Picking the right backup strategy for your computer can mean the difference between having a reliable copy of your data and taking a risk that you may be unable to bring your data back from backups when you need it.
Having a backup of your computer means having a copy of your data somewhere else.
If your original files, documents, photos and videos are on your computer, then you should not have a copy on that same computer, but on another device or location.
If you are backing up your computer to an external hard drive, that drive should not be connected to your computer unless you are in the process of backing it up.
Your backup must be physically isolated from your original data. Otherwise, if you get a virus, malware or ransomware, it will
infect both the files on your computer AND your backup of those files.
You should disconnect the backup drive after you are done backing up your computer.
There are three backup strategies you should consider:
Any backup strategy is better than having no backups at all, but you should at least implement the reasonable one.
The best backup strategy is to have three copies of your data.
If your original data is on your computer, then you should have:
With this strategy you should always have a copy of your data survive whatever disaster may strike.
Backing up your computer to an online remote cloud service should be automated. When you change an existing file or create a new one, the backup software should automatically upload it to the online cloud backup location.
For the next two copies, on two different external hard drives, there is some manual work involved. You need to connect the external hard drive to your computer, perform a backup, and then disconnect it.
For the hard drive that you keep at your friend's house, you need to get it from your friend on some set schedule, back up your computer, and give it back to them.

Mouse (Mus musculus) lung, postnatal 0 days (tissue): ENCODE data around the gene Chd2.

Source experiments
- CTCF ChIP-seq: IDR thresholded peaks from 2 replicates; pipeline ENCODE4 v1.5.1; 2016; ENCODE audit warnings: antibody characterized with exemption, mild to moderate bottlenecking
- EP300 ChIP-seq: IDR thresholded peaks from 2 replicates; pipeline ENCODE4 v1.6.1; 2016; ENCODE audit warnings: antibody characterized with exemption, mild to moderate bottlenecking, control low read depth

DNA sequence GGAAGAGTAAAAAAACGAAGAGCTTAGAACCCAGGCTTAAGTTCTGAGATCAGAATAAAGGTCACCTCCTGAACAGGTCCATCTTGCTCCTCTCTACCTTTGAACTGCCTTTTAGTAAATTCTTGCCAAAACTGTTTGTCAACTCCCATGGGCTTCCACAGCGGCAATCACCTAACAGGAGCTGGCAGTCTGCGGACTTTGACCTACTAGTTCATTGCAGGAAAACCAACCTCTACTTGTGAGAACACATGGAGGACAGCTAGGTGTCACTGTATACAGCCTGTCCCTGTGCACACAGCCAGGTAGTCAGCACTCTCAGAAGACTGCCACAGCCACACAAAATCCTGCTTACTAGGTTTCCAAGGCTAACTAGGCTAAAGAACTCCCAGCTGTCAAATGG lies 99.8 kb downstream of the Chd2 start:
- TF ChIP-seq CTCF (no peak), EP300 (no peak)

Depending on how much your trust your friend, you may want to encrypt (scramble the data so it is unreadable for anyone else but you) the external hard drives so that they don't have access to your data.
If you can pull this of, congratulations! You have an ideal backup strategy in place.
To implement the basic backup strategy you only need a spare external hard drive that you designate for backups.
Connect the backup hard drive to your computer - once a day or at your own preferred schedule - and copy your data from your computer to the external hard drive.
After you finish backing up your computer, you should disconnect the external drive and put it in a safe, cool place. If you keep it connected to your computer and your computer gets infected with a virus, malware or ransomware, the external drive will get infected as well.
While arguably better than nothing, this backup strategy has a couple of problems.
It relies on only one external backup drive. If that one drive dies, you lose
your backups. You should not gamble with your backups. When you need it most, your external disk may fail on you. This backup strategy is unreliable and may even be worse than having no backups, because you could end up in a situation where you think you have dependable backups, and you do not.
It relies on only one external backup drive. If that one drive dies,
your backups. You should not gamble with your backups. When you need it